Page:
45:1 Much has transpired between this week’s First Reading and last week’s First Reading.  Does any of what transpired between the two readings matter? Perhaps Joseph did not want to let the Egyptians know that the men before him wee his brothers.
45:2 I wonder what the Egyptians and household of Pharaoh thought when they heard Joseph weeping?
45:3 Why were the brother’s dismayed by Joseph’s presence?
45:4 Why does Joseph repeat himself?
45:5 Is this an example of Joseph engaging in some theological reflection?  Why would Joseph’s brothers be angry? Joseph is the one we might expect to be angry.
45:6 This is beginning to sound like our recent Great Recession!
45:7 Might we compare Joseph to Noah?
45:8 Might Joseph have been older than Pharaoh?
45:9 How many ways might this verse be interpreted?
45:10 Was there anything significant about the of Goshen? Why might Joseph want to keep hit family close by?
45:12 Why is Benjamin singled out?
45:13 Is Joseph rubbing it in?  Is he blowing his own horn?
45:14 Once again, Why Benjamin?  What was so special about the relationship between Joseph and Benjamin?
45:15 Would Joseph’s brothers not talk with him before this?  I wonder what they talked about.

133:1 In light of today’s First reading, is this supposed to be a comment on Jacob’s family?  Before or after the reunion narrated in the First Reading?
133:2 I have always appreciated the sensual nature of this verse.  What does oil symbolize?
133:3 What and where is Hermon?  What is significant about Hermon’s dew? What did the LORD do (no pun intended) at Hermon? Is the Lord’s blessing life for evermore?

11:1 Might Paul have answered this rhetorical question differently after the Shoah?  Even though we are currently reading the Joseph narrative and the Pauline corpus lectio continua, the “Benjamin” connection between this Second Reading and the First Reading is a nice one.
11:2 What does Paul mean by “foreknew”?
11:29 What are the gifts of the calling of God? Christians in particular ought to remember this verse when engaging in dialogue with religious Jews.
11:30-31 Who are “they” and how have they been disobedient?
11:32 What does it mean to be imprisoned in disobedience?

15:10 I think every time Jesus says something like “listen and understand” that we can expect some enigmatic saying to follow. The crowd will probably neither listen not understand.
15:11 What comes out of the mouth?  Is Jesus commenting on the digestive system?
15:12 What did the disciples think? Did the disciples take offense?
15:13 Does this verse reflect a negative view of the Pharisees?  Is Jesus saying that the Pharisees are plants not planted by God?
15:14 Leave them alone even though they are blind or “because” they are blind?  Might there be some creeping anti-Semitism in this verse?
15:15 What parable?  Why is it that Peter is usually the first one to open his mouth – and then stick his foot in it?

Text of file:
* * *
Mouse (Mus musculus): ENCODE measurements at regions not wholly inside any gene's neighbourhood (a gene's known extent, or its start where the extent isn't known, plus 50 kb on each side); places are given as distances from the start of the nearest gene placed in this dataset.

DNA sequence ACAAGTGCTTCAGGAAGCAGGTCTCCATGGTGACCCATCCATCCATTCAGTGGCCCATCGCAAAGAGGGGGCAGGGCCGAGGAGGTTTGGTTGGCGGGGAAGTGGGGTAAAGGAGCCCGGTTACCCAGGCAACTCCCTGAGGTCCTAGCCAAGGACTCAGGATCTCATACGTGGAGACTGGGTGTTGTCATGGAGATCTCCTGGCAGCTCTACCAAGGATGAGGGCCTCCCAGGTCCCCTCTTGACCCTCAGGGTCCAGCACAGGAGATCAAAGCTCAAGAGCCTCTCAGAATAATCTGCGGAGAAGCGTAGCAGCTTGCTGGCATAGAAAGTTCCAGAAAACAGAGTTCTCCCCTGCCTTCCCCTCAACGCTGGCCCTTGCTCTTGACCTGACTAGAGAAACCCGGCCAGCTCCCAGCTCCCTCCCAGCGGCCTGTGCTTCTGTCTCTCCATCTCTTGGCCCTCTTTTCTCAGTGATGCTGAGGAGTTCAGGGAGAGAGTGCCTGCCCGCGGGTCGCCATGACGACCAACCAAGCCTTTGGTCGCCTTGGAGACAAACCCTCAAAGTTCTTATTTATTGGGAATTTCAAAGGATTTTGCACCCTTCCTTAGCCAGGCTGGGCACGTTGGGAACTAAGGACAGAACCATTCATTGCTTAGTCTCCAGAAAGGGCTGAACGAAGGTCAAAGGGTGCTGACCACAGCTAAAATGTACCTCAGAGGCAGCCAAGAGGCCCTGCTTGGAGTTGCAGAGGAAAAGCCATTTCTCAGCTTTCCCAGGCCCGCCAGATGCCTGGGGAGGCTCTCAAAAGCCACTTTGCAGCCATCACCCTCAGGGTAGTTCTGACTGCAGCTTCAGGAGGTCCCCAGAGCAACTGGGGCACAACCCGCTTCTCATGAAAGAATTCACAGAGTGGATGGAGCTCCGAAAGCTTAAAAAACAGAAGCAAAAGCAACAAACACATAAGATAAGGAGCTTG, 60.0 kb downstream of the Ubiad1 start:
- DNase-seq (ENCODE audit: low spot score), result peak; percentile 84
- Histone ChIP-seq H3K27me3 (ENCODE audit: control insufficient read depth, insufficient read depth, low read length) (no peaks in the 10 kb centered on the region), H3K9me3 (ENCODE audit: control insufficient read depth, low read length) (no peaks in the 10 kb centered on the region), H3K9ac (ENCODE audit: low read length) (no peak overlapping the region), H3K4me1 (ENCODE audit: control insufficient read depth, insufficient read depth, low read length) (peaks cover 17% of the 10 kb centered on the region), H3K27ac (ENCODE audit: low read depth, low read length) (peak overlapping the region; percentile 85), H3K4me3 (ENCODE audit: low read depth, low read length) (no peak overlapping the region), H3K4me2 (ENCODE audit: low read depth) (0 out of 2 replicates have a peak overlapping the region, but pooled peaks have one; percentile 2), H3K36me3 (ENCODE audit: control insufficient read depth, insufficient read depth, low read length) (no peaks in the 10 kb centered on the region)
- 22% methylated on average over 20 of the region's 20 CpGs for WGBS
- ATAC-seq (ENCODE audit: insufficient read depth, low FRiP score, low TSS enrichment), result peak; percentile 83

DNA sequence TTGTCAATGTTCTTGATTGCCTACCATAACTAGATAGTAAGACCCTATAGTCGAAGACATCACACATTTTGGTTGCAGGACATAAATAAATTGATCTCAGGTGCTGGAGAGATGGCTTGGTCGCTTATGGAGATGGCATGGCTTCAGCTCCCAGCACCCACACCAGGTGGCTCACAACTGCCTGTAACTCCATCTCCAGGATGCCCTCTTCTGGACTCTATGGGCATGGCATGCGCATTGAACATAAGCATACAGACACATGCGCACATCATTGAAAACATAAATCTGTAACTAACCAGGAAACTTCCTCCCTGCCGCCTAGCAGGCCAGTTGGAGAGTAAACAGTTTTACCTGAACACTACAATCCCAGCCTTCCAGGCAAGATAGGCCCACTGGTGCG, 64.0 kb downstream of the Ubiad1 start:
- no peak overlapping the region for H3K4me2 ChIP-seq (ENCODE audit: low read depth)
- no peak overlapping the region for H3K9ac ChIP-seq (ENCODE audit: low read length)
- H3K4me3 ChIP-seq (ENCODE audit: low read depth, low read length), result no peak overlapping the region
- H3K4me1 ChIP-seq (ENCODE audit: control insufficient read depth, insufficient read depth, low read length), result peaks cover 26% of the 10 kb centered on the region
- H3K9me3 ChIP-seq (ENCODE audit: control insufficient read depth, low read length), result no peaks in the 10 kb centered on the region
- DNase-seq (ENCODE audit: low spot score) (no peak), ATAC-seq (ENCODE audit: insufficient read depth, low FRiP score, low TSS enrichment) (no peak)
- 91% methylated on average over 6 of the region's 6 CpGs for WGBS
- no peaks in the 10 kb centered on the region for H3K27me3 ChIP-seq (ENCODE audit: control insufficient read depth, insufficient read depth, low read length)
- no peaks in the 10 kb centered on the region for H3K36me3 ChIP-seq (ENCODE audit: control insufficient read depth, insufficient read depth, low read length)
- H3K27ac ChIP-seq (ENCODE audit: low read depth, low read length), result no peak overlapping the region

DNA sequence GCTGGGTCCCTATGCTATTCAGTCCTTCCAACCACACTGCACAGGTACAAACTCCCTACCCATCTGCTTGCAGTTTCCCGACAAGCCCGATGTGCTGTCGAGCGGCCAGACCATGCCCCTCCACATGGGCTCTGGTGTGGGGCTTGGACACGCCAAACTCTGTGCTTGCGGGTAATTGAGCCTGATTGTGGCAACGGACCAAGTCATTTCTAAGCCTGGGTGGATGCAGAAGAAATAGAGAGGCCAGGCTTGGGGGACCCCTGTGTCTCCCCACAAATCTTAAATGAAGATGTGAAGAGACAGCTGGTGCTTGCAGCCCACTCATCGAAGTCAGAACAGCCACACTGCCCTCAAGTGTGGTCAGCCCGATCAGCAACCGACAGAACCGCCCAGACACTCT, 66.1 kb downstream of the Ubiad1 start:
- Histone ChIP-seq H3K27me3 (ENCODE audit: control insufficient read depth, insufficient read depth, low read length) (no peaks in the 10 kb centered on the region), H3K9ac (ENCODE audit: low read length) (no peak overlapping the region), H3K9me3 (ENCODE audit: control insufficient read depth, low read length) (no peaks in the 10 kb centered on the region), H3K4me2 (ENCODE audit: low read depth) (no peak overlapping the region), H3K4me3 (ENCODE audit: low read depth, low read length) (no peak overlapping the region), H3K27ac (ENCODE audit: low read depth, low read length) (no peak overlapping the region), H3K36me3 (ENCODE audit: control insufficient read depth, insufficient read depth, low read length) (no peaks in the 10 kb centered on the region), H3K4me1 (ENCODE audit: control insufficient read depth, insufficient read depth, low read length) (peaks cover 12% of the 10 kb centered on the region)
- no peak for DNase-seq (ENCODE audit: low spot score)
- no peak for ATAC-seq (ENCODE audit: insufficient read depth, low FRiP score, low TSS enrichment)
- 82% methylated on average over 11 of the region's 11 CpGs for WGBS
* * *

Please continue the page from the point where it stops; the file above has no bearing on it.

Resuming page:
15:16 Me thinks the answer is “YES”! At times it seemed like the disciples misunderstood Jesus nearly as much as the Pharisees.
15:17-18  Oh, that parable!  So Jesus was in fact talking about the digestive system.  Is Jesus saying that words are dirtier than crap?
15:19 All these come from the heart?  This is an impressive list. Is anything not mentioned that you might have expected to be here?
15:20 Is this a comment about religion or hygiene?
15:21 What place did Jesus leave? Is there anything significant about Tyre and Sidon?
15:22 What makes a “Canaanite” woman different than any other woman, or a Jewish woman?  What do you know about “the Jesus prayer” and Hesychasm and the Philokalia? How do post-moderns deal with demons?
15:23 Why does Jesus ignore this woman?  Why do the disciples want to send her away?
15:24 Who are the lost sheep of the house of Israel?
15:25 This is the second time this woman calls Jesus “Lord”!  Is her’s not the most simple prayer of a believer?
15:26 Did Jesus just call this woman a bitch?
15:27 Did this woman just accept the insult of being labeled a bitch by Jesus yet still refer to him as “master”?  Must “crumbs” refer to bread crumbs or any type of leftover?
15:28 Now Jesus addresses her as “woman”! Whom else as he addressed this way? What makes her faith “great”?  How would anyone know that the woman’s daughter was healed instantly?

ADDENDUM

This coming Sunday I will be preaching and leading the 11:00 AM Worship Service at The Presbyterian Church of Cadiz, 154 West Market Street, Cadiz, Ohio. 

Monday, August 4, 2014

Lectionary Ruminations 2.0 for Sunday, August 10, 2014, the Nineteenth Sunday in Ordinary Time (Year A)

Lectionary Ruminations 2.0 is a revised continuation of Lectionary Ruminations.  Focusing on The Revised Common Lectionary Readings for the upcoming Sunday from New Revised Standard Version (NRSV) of the Bible, Lectionary Ruminations 2.0 draws on nearly thirty years of pastoral experience.  Believing that the questions we ask are often more important than any answers we find, without overreliance on commentaries I intend with comments and questions to encourage reflection and rumination for readers preparing to teach, preach, or hear the Word. Reader comments are invited and encouraged.  All lectionary links are to the via the PC(USA) Devotions and Readings website.